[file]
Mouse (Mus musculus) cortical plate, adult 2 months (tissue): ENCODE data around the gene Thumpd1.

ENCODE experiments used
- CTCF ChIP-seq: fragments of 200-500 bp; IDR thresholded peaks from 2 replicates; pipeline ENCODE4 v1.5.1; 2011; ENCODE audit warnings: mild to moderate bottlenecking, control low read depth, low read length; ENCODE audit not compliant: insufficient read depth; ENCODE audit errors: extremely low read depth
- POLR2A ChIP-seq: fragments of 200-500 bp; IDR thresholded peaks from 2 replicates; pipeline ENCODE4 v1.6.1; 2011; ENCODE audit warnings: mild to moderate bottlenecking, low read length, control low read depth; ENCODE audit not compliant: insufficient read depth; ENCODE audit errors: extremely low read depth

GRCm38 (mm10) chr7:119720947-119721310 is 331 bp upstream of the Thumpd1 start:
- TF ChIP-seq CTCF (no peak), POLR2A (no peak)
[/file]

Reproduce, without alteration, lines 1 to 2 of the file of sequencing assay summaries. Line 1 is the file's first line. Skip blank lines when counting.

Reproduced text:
Mouse (Mus musculus) cortical plate, adult 2 months (tissue): ENCODE data around the gene Thumpd1.

ENCODE experiments used